• Transaction fees. Many banks will charge you a fee per transaction and the price of these can vary per institution.
  • Opening promos. Banks often offer benefits for newly opened accounts. These benefits might include cash bonuses or rewards points.
  • Transaction methods. For your convenience, make sure to look at the bank’s available transaction methods - ATM, online banking, mobile banking. It may be useful to have more options available to you.

There are different kinds of business accounts to choose from for your animation business. A business savings account is a good place to keep profits that you don’t plan on accessing very much. While a savings account allows you to earn interest, it only allows you limited access to these funds.

A business checking account has significantly fewer restrictions than a business savings account. It offers many ways for you to withdraw your funds such as wire transfer, branch deposits, ATM, and mobile banking.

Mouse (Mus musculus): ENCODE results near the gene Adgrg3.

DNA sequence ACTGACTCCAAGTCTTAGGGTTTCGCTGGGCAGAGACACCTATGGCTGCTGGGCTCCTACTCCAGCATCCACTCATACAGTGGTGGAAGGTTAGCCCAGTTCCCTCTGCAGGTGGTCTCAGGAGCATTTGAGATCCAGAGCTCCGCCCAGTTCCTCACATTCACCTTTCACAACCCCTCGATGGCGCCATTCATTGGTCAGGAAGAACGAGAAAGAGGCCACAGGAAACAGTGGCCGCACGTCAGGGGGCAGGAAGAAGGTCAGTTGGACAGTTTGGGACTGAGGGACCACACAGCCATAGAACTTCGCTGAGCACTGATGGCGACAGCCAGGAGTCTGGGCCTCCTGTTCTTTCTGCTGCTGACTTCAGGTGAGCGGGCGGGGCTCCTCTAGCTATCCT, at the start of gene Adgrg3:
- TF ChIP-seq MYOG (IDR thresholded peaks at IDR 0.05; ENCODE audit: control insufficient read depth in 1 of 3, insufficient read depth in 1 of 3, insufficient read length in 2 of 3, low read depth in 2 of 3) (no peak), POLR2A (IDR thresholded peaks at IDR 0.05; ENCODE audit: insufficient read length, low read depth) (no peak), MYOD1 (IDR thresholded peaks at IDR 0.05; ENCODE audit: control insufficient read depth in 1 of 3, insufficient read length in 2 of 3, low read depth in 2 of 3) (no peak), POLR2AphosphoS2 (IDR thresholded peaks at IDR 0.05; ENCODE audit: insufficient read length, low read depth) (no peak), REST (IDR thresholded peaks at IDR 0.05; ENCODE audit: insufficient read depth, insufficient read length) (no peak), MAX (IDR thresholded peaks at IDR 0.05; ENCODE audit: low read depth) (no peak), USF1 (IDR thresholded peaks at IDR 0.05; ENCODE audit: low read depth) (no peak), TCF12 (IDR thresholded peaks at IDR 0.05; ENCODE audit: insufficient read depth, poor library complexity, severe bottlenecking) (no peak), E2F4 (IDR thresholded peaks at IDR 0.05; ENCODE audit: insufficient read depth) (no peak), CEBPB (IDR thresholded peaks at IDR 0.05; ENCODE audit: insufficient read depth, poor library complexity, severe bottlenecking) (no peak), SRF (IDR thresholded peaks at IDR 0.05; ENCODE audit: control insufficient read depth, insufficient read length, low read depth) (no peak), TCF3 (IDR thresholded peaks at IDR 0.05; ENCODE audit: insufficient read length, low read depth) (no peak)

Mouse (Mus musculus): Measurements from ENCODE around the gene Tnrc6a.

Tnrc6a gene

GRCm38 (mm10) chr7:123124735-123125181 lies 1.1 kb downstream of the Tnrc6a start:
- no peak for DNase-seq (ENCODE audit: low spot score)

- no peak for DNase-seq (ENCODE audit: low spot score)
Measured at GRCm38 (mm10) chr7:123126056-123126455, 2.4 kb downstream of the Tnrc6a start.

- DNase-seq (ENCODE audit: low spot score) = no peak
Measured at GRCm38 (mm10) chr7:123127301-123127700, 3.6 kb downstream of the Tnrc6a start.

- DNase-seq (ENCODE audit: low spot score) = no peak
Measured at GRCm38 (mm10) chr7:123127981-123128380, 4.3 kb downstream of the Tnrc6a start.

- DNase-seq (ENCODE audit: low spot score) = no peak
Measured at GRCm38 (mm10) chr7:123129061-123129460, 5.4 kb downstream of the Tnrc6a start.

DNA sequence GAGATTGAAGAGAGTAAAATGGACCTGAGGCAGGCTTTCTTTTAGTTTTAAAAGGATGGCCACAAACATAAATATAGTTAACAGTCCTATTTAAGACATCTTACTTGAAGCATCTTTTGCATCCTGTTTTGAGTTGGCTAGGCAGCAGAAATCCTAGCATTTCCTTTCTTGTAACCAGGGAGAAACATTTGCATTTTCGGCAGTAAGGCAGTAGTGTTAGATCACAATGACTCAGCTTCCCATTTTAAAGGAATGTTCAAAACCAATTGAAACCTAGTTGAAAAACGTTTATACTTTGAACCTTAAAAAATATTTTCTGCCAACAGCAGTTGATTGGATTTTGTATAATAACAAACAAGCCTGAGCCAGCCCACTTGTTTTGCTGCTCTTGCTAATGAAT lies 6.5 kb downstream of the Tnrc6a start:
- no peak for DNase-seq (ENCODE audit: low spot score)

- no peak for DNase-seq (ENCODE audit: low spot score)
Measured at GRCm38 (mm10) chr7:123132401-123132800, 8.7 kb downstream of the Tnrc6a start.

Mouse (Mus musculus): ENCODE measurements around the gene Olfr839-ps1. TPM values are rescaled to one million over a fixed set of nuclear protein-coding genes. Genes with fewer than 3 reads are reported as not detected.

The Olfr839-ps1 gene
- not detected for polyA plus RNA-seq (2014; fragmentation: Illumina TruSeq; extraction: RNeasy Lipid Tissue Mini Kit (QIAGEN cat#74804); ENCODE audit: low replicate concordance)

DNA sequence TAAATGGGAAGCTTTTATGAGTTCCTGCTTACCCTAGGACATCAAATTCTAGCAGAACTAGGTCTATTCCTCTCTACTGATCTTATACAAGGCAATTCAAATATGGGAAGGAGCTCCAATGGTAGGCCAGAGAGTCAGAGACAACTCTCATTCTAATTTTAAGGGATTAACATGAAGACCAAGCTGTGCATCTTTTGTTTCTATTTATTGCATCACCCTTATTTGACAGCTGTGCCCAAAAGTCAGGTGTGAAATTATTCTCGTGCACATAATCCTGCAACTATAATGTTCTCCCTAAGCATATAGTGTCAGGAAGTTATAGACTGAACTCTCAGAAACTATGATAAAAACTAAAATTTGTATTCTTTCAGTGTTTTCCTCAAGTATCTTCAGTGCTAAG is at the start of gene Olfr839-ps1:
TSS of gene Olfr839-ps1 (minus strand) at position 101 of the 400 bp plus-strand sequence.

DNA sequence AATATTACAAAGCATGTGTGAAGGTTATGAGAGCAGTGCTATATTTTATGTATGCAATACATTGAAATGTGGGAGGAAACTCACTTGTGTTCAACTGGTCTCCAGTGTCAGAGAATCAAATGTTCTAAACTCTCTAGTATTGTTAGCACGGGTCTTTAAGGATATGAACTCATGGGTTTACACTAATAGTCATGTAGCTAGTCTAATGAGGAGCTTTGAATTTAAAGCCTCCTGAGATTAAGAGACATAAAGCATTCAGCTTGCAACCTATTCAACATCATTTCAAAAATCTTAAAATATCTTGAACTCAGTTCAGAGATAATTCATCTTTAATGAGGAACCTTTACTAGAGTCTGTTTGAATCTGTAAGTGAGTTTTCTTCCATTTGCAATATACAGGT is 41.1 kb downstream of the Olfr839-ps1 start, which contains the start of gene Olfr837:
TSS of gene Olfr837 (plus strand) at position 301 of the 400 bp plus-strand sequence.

Some checking accounts allow only a certain number of free transactions per month. If you exceed this limit, you will have to pay extra fees per transaction. Make sure to choose a business checking account that allows enough free transactions for your animation business.

A merchant account is for payments, especially debit or credit transactions. When an animation client pays you for your work, the money first goes into a merchant account before getting automatically transferred to your other business accounts after a few business days.

Before you set up a merchant account, make sure to read the fine print first. These accounts have a lot of fees attached to them. Not only will you have to pay for the application and set up, but you will most likely be charged a fee per transaction as well.

3) Improve Your Financial Literacy

newspapers about financial literacy

Image by Annie Spratt via Unsplash

A study conducted by the FINRA Investor Education Foundation found that most American young adults (aged 18 to 34 years old) are financially illiterate. Two-thirds of American households don’t have an emergency fund that could cover even six weeks' worth of savings.